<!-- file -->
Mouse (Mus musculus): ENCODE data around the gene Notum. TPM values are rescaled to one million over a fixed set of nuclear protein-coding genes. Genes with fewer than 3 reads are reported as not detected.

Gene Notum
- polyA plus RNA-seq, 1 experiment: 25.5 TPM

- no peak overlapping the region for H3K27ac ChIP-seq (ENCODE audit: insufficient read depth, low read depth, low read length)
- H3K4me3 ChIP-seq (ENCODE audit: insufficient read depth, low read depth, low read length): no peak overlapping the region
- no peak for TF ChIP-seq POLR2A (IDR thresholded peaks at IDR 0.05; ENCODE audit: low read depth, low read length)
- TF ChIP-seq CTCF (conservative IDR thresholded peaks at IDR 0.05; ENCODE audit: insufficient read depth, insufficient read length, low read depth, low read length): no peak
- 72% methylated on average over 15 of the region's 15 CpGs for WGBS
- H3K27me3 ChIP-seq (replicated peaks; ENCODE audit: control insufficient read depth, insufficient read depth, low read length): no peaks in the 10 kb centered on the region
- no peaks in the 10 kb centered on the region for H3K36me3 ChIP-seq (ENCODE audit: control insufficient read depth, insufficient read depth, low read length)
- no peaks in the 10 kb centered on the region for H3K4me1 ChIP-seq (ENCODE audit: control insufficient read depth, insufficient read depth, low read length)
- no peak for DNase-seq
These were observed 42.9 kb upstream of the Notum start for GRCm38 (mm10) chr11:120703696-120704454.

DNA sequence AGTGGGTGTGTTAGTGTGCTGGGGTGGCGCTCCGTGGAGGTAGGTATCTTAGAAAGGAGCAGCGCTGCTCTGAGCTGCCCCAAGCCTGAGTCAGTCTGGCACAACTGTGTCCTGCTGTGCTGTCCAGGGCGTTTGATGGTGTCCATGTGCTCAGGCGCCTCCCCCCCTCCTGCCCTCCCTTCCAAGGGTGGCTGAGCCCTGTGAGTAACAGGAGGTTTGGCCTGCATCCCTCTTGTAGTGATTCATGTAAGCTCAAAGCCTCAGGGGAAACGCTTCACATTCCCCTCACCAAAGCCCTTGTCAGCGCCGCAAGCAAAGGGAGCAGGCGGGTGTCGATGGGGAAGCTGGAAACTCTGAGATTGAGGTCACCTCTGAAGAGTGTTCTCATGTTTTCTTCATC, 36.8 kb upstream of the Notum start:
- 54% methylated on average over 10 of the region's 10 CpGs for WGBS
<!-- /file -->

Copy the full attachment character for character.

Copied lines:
Mouse (Mus musculus): ENCODE data around the gene Notum. TPM values are rescaled to one million over a fixed set of nuclear protein-coding genes. Genes with fewer than 3 reads are reported as not detected.

Gene Notum
- polyA plus RNA-seq, 1 experiment: 25.5 TPM

- no peak overlapping the region for H3K27ac ChIP-seq (ENCODE audit: insufficient read depth, low read depth, low read length)
- H3K4me3 ChIP-seq (ENCODE audit: insufficient read depth, low read depth, low read length): no peak overlapping the region
- no peak for TF ChIP-seq POLR2A (IDR thresholded peaks at IDR 0.05; ENCODE audit: low read depth, low read length)
- TF ChIP-seq CTCF (conservative IDR thresholded peaks at IDR 0.05; ENCODE audit: insufficient read depth, insufficient read length, low read depth, low read length): no peak
- 72% methylated on average over 15 of the region's 15 CpGs for WGBS
- H3K27me3 ChIP-seq (replicated peaks; ENCODE audit: control insufficient read depth, insufficient read depth, low read length): no peaks in the 10 kb centered on the region
- no peaks in the 10 kb centered on the region for H3K36me3 ChIP-seq (ENCODE audit: control insufficient read depth, insufficient read depth, low read length)
- no peaks in the 10 kb centered on the region for H3K4me1 ChIP-seq (ENCODE audit: control insufficient read depth, insufficient read depth, low read length)
- no peak for DNase-seq
These were observed 42.9 kb upstream of the Notum start for GRCm38 (mm10) chr11:120703696-120704454.

DNA sequence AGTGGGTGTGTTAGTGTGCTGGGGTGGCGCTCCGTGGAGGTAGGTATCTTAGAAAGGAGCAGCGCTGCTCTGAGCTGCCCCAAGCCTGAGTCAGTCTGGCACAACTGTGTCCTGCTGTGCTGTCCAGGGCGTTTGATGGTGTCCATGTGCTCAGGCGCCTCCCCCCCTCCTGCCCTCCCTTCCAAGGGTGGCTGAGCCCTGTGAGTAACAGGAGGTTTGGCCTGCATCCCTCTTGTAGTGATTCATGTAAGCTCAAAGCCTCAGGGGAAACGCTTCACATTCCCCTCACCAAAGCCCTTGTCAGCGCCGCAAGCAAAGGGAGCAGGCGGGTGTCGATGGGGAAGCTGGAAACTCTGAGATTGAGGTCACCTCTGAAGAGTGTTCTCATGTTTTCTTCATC, 36.8 kb upstream of the Notum start:
- 54% methylated on average over 10 of the region's 10 CpGs for WGBS